Return of the 17-year cicadas: DEEP looking for volunteers to survey mass emergence
Everyone is “buzzing” in anticipation of one of the most spectacular events in all of nature that will be unfolding before our eyes (and in our ears) in just a few weeks — the mass emergence of periodical cicadas.
These unique insects live underground for most of their life cycle, but every 17 years their nymphs emerge from the ground and transform into short-lived adults. The synchronous mass emergence, lengthy life cycle, and large male choruses of periodical cicadas have amazed scientists and laypeople for centuries.
The last time periodical cicadas appeared in Connecticut was in May and June 1996. This year, Connecticut’s “Brood II” periodical cicadas will once again appear and be heard, especially in broad-leaved forests associated with traprock ridges in New Haven, Hartford, and Middlesex Counties.
Cicada monitoring and conservation volunteers are needed. Connecticut’s periodical cicada colonies are constantly threatened by loss of habitat due to development. A few colonies seen in1996 may not appear this year because they are covered by pavement or buildings.
Dr. Chris Maier, an entomologist at the Connecticut Agricultural Experiment Station, has studied the periodical cicada for over three decades. The DEEP Wildlife Division is funding an effort by Dr. Maier to survey cicada populations this year. Dr. Maier is particularly interested in locating populations of cicadas that have not been recorded during the last two emergences (1979 and 1996). If you find a colony in Avon, New Haven, Newington, Rocky Hill, or West Hartford, please contact Dr. Maier, 203-974-8476 or firstname.lastname@example.org.
The DEEP Wildlife Division is also seeking volunteers to help investigate the range of periodical cicadas in Connecticut. Volunteers are needed to visit multiple sites during the day and during good weather, listening for the presence of cicadas, collecting individuals for positive documentation, and collecting GPS coordinates of locations sampled. The study area is the periphery of their established range, primarily north of Meriden and within the Connecticut River Valley. Volunteers will be provided with training in the identification of the cicada and the protocols followed during the emergence. If you would like to be a part of the team to survey during the six-week period, please contact email@example.com or call the Wildlife Division’s Sessions Woods office at 860-675-8130.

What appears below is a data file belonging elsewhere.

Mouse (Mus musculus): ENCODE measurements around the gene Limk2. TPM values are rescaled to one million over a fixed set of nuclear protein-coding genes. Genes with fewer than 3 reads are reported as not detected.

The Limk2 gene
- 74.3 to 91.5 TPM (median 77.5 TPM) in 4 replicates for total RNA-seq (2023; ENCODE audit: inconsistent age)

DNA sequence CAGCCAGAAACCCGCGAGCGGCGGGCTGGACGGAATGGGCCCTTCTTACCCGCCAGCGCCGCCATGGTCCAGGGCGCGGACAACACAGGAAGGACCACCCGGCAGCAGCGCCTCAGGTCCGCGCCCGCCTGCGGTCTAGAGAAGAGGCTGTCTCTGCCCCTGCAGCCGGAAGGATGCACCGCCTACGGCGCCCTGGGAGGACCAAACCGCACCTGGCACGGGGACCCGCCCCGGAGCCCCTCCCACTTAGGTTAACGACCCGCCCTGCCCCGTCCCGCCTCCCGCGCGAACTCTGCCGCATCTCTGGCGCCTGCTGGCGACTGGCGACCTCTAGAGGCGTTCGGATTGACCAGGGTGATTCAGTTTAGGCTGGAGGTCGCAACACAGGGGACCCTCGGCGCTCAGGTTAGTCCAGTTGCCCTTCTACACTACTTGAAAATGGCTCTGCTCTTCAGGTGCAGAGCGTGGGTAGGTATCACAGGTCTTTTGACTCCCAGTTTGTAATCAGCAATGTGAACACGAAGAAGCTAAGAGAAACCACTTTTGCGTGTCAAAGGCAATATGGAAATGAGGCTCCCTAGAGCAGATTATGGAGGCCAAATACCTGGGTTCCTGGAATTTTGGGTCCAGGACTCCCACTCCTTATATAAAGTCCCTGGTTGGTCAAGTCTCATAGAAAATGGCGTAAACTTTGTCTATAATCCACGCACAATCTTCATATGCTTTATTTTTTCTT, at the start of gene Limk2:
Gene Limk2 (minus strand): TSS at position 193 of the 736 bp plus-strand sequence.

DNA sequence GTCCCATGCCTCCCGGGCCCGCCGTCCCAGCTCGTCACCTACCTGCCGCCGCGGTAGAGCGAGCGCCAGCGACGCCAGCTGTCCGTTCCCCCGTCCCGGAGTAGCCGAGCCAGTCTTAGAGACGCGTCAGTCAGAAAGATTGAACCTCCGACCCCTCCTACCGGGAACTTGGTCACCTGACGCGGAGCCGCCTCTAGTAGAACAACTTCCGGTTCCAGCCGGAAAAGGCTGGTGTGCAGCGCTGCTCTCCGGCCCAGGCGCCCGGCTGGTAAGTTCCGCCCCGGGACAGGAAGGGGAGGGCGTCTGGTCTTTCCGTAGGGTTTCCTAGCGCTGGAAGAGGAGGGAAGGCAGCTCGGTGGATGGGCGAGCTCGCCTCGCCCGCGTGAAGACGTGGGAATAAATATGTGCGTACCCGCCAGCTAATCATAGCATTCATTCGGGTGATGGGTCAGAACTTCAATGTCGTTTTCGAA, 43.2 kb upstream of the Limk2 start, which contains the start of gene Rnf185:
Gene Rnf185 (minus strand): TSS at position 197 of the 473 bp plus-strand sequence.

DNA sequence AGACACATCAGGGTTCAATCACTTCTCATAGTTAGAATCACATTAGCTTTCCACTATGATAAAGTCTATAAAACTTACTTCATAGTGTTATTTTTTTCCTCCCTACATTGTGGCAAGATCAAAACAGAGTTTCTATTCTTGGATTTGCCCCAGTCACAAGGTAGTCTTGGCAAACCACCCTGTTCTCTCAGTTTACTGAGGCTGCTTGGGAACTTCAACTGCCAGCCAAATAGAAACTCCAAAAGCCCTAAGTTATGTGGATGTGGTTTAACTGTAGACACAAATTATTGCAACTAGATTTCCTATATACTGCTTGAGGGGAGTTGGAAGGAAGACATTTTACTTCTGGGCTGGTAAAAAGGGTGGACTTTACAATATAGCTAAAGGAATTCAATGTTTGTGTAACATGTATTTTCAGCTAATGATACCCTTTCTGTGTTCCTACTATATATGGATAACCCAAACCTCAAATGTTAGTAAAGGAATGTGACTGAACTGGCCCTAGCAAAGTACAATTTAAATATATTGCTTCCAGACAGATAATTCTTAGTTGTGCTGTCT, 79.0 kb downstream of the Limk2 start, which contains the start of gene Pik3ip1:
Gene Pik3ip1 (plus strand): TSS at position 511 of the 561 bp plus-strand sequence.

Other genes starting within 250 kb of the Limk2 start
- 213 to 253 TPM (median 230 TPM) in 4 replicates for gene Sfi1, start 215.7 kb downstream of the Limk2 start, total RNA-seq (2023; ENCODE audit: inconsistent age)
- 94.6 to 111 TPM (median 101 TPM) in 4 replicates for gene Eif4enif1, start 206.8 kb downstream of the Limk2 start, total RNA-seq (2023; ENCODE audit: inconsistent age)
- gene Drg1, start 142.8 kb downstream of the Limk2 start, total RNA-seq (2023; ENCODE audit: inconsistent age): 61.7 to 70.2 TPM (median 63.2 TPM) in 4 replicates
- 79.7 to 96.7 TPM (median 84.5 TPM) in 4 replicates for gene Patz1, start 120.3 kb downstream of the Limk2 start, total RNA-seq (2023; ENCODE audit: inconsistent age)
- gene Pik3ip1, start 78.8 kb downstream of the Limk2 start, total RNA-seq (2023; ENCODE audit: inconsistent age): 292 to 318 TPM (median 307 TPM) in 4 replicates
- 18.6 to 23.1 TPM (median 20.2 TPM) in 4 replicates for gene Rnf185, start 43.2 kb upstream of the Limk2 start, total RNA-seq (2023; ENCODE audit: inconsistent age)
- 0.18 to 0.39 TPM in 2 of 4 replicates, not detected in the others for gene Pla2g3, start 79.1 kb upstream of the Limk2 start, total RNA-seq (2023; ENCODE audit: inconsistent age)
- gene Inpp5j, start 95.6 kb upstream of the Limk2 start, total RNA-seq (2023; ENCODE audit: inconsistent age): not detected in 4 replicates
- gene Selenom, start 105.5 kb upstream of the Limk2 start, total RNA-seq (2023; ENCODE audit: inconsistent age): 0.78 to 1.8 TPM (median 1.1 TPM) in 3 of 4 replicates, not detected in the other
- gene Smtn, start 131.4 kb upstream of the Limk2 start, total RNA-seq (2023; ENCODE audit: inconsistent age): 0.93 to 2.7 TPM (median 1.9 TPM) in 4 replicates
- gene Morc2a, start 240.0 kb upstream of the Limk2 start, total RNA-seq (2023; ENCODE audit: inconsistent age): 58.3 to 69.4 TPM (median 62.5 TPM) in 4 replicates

As the weather warms, head for the ridges of Central Connecticut for a little cicada magic. A visit to Hubbard Park in Meriden, Ragged Mountain in Southington and Berlin, and Sleeping Giant State Park in Hamden will provide the best chance for seeing the cicadas. Rest assured, you will not have any difficulty hearing them.
By early July 2013, the noise will subside. The nymphs of the next generation will hatch from eggs and burrow into the ground by late summer to begin another 17-year cycle. These fascinating insects will not be heard again until 2030.
There is Reason to Fear or Destroy Cicadas. Cicadas do not bite or sting, nor do they damage garden plantings. The average homeowner should have no concerns about potential tree damage caused by the females laying eggs in small twigs. Cicadas should not be destroyed through the use of insecticides.